Communal Conflict in Myanmar: The Legislature's Response, 2012-2015

Chit Win, Thomas Kean

    Research output: Contribution to journalArticle


    From 2011 Myanmar's nascent legislature quickly became a symbol of the country's transition from military rule by exhibiting its autonomy and by sometimes acting as a check on the executive. While expectations grew that it would play a significant role in the transition from military to quasi-civilian rule, including managing ethnic conflicts, its reluctance to tackle sectarian violence represented a major setback for the legislature's credibility. Using legislative records and interviews, this article provides a detailed empirical study of how Myanmar's legislature and its lawmakers responded to these ethnic conflicts, both inside and outside the chamber. Building on studies of the role of legislatures in conflict management, this article argues that while Myanmar's legislature could have responded more proactively, at the very least it prevented itself from becoming a forum for populist politics that could have further inflamed tensions.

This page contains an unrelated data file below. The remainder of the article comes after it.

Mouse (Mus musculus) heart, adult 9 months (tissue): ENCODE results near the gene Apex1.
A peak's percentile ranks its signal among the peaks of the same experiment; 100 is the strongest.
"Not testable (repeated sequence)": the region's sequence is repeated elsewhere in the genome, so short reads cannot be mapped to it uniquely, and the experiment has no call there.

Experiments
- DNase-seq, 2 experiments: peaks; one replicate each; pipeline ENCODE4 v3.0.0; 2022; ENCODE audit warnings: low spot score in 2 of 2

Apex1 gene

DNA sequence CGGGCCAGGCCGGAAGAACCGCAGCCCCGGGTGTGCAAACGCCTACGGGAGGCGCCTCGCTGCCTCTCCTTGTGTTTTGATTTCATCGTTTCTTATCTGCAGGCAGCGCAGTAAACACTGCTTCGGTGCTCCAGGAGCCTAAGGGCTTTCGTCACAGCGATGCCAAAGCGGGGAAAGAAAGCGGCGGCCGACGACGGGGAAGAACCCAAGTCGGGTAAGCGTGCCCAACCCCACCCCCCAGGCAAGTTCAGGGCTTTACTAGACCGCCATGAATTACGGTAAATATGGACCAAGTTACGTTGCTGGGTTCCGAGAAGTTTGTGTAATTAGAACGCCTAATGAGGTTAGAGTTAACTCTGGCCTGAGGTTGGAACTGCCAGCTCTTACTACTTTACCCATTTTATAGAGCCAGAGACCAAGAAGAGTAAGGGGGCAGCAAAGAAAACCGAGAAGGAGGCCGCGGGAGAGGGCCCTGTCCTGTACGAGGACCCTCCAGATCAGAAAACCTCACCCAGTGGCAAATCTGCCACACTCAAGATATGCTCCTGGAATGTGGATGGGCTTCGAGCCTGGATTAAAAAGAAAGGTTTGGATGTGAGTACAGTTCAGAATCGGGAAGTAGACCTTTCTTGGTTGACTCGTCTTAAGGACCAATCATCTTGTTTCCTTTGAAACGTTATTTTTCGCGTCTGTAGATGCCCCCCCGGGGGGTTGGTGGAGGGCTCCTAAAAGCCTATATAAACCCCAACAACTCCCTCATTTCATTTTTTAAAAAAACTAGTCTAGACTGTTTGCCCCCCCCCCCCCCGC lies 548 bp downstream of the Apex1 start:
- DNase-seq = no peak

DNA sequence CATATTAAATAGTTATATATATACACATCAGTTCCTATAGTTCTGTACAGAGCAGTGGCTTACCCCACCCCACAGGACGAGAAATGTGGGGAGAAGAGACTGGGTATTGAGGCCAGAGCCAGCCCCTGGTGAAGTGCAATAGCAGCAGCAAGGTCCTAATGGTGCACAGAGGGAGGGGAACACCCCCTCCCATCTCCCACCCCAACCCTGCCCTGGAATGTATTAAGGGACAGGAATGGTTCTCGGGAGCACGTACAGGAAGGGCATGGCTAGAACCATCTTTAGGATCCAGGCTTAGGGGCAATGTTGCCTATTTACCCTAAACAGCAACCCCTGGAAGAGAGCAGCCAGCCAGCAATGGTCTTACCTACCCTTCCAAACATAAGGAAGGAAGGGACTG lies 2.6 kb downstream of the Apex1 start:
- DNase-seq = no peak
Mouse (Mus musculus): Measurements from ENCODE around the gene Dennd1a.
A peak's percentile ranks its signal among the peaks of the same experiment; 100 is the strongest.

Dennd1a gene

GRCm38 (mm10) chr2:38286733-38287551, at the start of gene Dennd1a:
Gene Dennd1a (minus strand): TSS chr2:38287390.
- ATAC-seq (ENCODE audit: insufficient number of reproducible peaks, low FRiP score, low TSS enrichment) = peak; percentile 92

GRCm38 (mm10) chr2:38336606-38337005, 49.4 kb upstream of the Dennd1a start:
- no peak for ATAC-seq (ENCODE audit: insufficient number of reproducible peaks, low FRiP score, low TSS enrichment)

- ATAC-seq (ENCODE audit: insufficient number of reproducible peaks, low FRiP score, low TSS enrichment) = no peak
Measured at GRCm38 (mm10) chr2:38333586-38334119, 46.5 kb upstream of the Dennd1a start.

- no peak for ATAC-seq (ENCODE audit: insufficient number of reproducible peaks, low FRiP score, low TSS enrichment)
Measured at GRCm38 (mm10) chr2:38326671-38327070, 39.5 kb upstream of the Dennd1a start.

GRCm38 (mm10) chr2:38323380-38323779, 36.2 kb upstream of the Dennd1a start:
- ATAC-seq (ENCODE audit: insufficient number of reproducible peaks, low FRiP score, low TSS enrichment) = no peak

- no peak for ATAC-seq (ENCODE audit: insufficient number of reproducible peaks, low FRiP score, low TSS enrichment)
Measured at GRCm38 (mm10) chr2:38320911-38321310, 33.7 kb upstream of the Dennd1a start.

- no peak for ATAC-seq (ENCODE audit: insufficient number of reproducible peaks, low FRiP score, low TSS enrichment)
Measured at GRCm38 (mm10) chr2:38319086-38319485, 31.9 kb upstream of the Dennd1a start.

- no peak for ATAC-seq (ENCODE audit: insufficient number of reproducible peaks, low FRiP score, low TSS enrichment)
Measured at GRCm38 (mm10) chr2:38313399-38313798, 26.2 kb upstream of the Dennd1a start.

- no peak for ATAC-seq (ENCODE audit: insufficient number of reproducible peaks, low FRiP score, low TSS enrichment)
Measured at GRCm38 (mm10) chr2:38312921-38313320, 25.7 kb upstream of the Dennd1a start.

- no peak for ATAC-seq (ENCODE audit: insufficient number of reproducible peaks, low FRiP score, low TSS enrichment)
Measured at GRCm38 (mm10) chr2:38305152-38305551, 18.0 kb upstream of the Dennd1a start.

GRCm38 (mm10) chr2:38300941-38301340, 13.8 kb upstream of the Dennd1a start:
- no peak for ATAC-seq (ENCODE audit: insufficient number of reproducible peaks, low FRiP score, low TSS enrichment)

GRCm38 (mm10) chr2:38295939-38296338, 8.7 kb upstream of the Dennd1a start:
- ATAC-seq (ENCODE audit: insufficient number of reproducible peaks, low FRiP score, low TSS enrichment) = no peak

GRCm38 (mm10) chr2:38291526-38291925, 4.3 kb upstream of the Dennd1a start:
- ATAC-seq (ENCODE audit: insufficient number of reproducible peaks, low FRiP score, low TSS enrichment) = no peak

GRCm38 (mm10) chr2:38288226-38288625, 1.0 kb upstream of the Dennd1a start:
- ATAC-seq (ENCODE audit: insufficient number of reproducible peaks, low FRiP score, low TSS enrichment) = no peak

Original languageEnglish
    Pages (from-to)413-439
    JournalJournal of Contemporary Asia
    Issue number3
    Publication statusPublished - 2017


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